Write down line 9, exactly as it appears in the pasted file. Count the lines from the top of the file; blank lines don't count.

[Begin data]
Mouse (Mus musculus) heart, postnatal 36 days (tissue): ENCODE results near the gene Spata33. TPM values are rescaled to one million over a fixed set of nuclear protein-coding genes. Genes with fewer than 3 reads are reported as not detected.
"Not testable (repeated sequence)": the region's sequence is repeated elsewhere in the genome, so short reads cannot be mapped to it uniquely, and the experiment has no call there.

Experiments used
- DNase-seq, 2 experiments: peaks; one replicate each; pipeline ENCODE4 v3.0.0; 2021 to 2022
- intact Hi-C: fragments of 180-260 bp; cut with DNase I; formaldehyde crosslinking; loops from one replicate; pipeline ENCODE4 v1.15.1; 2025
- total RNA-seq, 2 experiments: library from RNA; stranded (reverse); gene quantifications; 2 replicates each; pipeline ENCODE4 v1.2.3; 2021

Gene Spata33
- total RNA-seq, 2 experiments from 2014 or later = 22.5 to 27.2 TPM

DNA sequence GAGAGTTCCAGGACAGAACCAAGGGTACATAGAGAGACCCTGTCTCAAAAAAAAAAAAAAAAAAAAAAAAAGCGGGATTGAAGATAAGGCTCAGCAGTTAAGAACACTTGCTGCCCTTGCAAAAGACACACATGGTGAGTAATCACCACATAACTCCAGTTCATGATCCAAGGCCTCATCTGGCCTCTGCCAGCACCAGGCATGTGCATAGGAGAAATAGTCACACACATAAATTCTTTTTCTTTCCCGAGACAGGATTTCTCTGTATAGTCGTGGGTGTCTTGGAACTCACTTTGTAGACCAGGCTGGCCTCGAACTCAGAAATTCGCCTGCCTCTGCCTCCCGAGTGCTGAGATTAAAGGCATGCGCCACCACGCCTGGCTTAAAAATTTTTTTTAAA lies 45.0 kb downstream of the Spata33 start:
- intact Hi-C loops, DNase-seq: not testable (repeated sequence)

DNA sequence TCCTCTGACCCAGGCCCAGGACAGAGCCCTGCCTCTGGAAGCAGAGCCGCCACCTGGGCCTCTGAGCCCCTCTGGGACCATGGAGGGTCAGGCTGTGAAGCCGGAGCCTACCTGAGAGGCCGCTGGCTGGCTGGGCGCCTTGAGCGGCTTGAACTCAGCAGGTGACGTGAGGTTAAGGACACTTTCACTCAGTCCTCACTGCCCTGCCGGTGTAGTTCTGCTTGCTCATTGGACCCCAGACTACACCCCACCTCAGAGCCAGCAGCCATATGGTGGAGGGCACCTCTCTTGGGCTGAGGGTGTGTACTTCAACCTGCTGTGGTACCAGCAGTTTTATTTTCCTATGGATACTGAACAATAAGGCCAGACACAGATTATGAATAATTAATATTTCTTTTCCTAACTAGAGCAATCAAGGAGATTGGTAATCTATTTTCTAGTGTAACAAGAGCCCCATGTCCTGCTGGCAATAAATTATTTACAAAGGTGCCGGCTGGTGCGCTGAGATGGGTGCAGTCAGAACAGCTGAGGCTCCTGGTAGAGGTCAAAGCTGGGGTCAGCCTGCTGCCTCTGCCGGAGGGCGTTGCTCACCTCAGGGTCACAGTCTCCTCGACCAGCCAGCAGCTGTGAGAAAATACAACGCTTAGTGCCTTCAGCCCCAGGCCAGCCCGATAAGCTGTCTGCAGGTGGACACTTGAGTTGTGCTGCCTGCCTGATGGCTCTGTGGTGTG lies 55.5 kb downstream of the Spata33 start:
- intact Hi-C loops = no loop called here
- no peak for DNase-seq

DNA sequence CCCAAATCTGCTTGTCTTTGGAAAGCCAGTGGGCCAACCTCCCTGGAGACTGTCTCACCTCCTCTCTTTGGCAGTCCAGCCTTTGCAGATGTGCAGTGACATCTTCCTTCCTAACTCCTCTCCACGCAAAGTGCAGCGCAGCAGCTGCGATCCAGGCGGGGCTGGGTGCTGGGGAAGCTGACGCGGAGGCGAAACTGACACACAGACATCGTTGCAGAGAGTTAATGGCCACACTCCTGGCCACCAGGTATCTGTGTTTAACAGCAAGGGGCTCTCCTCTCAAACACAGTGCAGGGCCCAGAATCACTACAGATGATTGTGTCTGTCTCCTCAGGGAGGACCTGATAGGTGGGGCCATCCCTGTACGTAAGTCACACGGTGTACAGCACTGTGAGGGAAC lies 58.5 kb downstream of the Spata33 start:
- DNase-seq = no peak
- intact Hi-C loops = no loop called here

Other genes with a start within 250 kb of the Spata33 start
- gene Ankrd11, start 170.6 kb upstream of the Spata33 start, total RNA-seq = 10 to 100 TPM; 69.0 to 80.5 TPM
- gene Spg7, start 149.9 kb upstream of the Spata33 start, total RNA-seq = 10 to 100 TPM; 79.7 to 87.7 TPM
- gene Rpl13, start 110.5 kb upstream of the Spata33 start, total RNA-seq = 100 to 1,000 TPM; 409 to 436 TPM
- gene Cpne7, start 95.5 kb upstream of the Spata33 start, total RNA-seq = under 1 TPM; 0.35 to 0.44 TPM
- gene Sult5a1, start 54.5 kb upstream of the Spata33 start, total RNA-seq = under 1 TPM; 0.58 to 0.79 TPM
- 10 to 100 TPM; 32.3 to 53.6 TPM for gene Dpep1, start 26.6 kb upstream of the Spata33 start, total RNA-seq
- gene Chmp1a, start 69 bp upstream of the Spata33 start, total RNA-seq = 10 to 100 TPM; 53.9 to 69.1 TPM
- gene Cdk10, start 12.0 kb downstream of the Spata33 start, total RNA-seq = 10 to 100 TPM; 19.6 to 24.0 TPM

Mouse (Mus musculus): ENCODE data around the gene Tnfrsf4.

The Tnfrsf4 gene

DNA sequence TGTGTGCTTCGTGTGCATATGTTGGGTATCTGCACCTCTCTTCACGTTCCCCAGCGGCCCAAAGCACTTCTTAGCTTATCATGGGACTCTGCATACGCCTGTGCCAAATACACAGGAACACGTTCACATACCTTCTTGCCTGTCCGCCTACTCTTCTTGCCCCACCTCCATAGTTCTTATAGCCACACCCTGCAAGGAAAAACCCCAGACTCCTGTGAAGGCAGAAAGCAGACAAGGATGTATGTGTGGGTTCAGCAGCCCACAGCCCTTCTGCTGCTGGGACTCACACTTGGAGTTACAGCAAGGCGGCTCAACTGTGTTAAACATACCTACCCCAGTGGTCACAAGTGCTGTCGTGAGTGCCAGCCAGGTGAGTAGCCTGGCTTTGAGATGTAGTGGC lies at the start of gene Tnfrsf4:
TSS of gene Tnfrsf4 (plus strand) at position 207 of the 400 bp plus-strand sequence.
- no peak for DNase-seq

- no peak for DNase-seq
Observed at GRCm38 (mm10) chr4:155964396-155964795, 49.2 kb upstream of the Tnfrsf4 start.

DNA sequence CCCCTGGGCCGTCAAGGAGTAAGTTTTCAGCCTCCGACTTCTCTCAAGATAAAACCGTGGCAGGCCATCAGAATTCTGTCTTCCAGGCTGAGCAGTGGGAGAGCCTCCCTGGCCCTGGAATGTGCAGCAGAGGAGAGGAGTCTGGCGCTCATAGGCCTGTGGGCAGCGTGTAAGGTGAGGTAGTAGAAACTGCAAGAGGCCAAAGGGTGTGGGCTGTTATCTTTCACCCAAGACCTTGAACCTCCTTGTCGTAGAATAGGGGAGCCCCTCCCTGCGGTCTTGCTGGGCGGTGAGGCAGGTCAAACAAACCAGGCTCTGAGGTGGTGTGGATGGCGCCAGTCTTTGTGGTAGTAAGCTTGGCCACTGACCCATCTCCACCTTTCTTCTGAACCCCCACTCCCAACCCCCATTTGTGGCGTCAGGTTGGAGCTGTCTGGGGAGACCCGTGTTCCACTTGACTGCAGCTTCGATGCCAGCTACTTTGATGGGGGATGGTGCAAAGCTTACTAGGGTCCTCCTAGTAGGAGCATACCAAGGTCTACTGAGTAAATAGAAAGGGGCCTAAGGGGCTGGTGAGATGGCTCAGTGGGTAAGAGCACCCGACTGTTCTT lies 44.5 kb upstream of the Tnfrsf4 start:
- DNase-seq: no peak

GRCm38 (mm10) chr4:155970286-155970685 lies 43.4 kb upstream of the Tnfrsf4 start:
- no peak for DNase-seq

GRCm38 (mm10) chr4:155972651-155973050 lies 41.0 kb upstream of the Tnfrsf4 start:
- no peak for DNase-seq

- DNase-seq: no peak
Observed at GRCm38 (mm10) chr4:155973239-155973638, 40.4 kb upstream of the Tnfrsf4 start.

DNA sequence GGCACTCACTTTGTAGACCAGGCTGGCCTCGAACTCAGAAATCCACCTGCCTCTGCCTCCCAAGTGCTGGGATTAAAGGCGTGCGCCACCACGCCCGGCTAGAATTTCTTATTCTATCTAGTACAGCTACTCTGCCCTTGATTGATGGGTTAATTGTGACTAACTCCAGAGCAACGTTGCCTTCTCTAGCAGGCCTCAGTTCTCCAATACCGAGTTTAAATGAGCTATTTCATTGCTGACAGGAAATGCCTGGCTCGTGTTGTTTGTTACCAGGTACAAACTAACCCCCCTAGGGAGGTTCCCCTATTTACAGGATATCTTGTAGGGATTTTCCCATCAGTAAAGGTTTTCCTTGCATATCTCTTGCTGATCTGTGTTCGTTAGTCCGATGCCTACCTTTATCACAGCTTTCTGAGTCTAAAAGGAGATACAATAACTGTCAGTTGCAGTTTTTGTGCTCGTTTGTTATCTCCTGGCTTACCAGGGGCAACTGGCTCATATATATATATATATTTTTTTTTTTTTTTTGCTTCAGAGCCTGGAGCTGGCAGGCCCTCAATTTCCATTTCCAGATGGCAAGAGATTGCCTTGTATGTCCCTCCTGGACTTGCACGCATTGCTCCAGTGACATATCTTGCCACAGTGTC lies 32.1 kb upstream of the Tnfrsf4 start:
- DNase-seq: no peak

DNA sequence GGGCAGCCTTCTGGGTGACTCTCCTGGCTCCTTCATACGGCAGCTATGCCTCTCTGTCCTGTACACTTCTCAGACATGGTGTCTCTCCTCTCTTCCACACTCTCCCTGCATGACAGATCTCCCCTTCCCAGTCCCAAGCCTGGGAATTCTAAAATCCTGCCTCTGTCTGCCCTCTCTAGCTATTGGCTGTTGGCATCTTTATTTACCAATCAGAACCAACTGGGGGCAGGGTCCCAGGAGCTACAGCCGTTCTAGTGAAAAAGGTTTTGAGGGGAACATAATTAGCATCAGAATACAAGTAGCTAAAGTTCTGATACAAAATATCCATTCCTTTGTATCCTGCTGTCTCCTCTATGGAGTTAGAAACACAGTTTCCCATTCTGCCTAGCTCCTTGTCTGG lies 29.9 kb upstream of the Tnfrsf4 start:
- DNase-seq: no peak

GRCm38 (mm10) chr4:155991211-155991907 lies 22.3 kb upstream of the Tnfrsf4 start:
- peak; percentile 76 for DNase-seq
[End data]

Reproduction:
DNA sequence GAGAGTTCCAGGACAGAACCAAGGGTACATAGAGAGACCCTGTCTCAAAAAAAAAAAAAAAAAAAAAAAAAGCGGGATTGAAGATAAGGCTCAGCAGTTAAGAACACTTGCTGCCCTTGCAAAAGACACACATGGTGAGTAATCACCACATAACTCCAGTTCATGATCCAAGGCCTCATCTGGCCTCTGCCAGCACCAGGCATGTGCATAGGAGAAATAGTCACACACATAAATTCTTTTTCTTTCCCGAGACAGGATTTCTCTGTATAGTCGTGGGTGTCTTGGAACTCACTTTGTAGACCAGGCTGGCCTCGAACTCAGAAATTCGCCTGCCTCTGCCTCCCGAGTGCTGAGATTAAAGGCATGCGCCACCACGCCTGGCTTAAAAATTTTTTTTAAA lies 45.0 kb downstream of the Spata33 start: